Restoring 1000’s of SQL Server Databases Using PowerShell

Recently I have been working with a client who has a production SQL Server instance that has ~2.5k databases on it. They are in the process of moving to a new SQL Serve cluster and are reviewing their other non-production environments too.

One of their major pain points at the is their pre-production refresh process, this involves restoring all 2.5k databases to a pre-production SQL Server instance. The current process involves retrieving backups from Iron Mountain and performing file system restores. They are looking to streamline this process and automate it as much as possible. Most of the process could be achieved using T-SQL, but there are extra file system tasks that need to be performed which are more easily achieved using PowerShell. PowerShell 4.0 brought us the Restore-SQLDatabase cmdlet and so it was worth evaluating this to see if I could encapsulate the entire thing in one script. It’s still a work in progress but here are some snippets from it.

Firstly, I should probably explain that their backups are all stored in a single network share in this structure:

\\BackupRoot\Database\Full\backup.bak

The objective is to restore the most recent full backup of each production database to the pre-production server.

I’ve created some variables at the top of the script (real variable data removed):

$backupRoot = Get-ChildItem -Path "C:\Temp\Databases"
$datafilesDest = "C:\Temp\DataFiles"
$logfilesDest = "C:\Temp\LogFiles"
$server = "SIMON-XPS13\SQL2014" 

A description of the individual commands within the main body is included in the code below.

## For each folder in the backup root directory...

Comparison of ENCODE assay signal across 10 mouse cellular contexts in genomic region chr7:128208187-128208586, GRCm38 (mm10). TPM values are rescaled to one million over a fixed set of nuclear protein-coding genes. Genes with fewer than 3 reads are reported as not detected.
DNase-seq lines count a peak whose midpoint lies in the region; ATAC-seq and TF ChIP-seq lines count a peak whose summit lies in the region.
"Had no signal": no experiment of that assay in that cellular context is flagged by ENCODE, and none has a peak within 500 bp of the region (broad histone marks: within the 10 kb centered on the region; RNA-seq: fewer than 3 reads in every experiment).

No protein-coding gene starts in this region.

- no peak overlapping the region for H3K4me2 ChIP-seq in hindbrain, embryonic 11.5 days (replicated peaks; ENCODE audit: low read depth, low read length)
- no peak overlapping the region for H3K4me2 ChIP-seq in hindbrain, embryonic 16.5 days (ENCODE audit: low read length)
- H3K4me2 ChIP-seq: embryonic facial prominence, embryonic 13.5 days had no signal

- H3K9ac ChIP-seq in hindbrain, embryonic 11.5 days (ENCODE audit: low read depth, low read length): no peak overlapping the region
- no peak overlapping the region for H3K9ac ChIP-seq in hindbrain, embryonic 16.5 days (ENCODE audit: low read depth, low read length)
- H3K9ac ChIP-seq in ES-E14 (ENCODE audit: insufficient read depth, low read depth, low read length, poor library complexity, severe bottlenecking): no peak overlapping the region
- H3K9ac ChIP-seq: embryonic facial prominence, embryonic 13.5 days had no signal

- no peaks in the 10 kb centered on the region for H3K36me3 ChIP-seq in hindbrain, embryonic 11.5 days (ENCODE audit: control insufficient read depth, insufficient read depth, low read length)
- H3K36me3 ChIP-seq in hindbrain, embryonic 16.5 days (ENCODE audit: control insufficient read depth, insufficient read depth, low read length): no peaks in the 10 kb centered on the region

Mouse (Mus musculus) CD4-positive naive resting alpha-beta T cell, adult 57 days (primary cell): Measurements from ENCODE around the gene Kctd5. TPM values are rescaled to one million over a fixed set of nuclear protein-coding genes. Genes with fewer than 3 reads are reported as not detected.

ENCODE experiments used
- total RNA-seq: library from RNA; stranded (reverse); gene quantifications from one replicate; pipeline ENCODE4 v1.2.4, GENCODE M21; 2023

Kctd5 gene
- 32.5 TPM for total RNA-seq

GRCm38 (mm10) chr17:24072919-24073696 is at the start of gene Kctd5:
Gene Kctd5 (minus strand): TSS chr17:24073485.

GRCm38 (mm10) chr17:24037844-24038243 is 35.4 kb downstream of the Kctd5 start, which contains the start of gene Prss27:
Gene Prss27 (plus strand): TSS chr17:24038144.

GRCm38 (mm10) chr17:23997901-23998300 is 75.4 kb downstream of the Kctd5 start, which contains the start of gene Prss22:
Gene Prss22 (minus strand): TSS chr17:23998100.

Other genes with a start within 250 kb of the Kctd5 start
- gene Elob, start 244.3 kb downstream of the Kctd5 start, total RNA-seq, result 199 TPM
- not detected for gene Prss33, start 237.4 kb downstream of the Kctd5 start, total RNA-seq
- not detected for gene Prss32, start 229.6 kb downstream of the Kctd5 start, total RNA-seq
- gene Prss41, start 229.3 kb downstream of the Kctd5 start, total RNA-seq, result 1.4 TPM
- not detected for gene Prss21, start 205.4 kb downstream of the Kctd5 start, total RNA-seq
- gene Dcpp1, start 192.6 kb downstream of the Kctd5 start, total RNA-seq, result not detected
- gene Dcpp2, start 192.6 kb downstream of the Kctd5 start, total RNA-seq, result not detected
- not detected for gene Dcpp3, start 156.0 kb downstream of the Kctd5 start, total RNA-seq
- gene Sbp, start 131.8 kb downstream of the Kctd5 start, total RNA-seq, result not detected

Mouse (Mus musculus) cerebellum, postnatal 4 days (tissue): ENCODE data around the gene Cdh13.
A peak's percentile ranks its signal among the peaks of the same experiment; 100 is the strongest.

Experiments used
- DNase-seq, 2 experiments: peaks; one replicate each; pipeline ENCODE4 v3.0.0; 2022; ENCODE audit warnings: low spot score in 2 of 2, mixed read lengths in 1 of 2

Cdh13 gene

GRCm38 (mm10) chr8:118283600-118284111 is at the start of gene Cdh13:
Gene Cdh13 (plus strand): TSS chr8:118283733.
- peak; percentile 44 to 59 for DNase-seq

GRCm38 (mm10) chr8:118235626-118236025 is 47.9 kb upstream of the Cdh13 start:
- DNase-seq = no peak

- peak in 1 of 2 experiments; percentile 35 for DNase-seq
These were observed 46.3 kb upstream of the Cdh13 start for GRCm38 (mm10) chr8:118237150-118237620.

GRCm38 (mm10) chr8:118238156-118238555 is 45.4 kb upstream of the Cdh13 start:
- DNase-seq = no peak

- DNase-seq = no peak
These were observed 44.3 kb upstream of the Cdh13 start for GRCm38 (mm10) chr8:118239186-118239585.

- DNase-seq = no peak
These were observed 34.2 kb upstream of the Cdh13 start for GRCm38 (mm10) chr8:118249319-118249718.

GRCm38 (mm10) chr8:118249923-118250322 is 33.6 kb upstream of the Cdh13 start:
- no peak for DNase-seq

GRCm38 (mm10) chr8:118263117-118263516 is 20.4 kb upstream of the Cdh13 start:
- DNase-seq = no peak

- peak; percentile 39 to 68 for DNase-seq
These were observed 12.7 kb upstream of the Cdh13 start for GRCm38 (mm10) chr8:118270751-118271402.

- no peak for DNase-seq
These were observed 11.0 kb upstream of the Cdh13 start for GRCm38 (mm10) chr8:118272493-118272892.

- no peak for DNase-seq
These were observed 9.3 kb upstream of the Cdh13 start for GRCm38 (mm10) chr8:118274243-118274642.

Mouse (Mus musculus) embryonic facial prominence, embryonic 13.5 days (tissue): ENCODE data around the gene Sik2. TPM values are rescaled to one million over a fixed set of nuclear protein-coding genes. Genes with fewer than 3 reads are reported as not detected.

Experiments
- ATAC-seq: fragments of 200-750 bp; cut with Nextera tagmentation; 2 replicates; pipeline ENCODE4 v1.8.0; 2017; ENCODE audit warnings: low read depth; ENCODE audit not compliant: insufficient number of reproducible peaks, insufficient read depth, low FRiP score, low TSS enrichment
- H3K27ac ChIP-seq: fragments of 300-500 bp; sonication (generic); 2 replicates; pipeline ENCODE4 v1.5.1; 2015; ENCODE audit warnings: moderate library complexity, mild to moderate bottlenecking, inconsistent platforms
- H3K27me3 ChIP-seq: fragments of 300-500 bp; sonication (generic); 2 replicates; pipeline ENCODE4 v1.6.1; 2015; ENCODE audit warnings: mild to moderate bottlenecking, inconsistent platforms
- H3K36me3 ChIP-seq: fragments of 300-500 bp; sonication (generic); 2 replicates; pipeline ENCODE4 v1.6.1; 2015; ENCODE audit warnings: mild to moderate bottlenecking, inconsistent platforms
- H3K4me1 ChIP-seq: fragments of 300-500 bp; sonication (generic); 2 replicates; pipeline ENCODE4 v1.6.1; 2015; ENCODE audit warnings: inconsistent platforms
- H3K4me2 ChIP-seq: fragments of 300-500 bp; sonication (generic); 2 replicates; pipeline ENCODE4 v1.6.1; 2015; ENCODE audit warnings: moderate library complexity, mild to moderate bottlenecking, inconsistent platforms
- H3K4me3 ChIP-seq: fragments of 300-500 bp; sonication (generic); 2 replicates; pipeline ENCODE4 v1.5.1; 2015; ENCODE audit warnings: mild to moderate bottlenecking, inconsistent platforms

#
foreach($folder in $backupRoot)
{   
    # Get the most recent .bak files for all databases...
    $backupFiles = Get-ChildItem -Path $folder.FullName -Filter "*.bak" -Recurse | Sort-Object -Property CreationTime -Descending | Select-Object -First 1
    

    # For each .bak file...
    foreach ($backupFile in $backupFiles)
    {
        # Restore the header to get the database name...
        $query = "RESTORE HEADERONLY FROM DISK = N'"+$backupFile.FullName+"'"
        $headerInfo = Invoke-Sqlcmd -ServerInstance $server -Query $query
        $databaseName = $headerInfo.DatabaseName

        # Restore the file list to get the logical filenames of the database files...
        $query = "RESTORE FILELISTONLY FROM DISK = N'"+$backupFile.FullName+"'"
        $files = Invoke-Sqlcmd -ServerInstance $server -Query $query

        # Differentiate data files from log files...
        $dataFile = $files | Where-Object -Property Type -EQ "D"
        $logFile = $files | Where-Object -Property Type -EQ "L"

        # Set some variables...
        $dataFileName = $dataFile.LogicalName
        $logFileName = $logFile.LogicalName

        # Set the destination of the restored files...
        $dataFileFullPath = $datafilesDest+"\"+$dataFileName+".mdf"
        $logFileFullPath = $logfilesDest+"\"+$logFileName+".ldf"

        # Create some "Relocate" file objects to pass to the Restore-SqlDatabase cmdlet...
        $RelocateData = New-Object 'Microsoft.SqlServer.Management.Smo.RelocateFile, Microsoft.SqlServer.SmoExtended, Version=12.0.0.0, Culture=neutral, PublicKeyToken=89845dcd8080cc91' -ArgumentList $dataFileName, $dataFileFullPath
        $RelocateLog = New-Object 'Microsoft.SqlServer.Management.Smo.RelocateFile, Microsoft.SqlServer.SmoExtended, Version=12.0.0.0, Culture=neutral, PublicKeyToken=89845dcd8080cc91' -ArgumentList $logFileName, $logFileFullPath

        # Perform the database restore... and then go around the loop.
        Restore-SqlDatabase -ServerInstance $server -Database $databaseName -BackupFile $backupFile.FullName -RelocateFile @($RelocateData,$RelocateLog) -ReplaceDatabase
    }
} 

With this script I was able to restore all 2.5k databases with relative ease. The great thing is that this can be run in just a few clicks and is much less arduous than the previous process. This script is unlikely to suit your exact use case but hopefully you can take from it what you need and tailor it to your environment.

If you have any questions, then please don’t hesitate to contact me.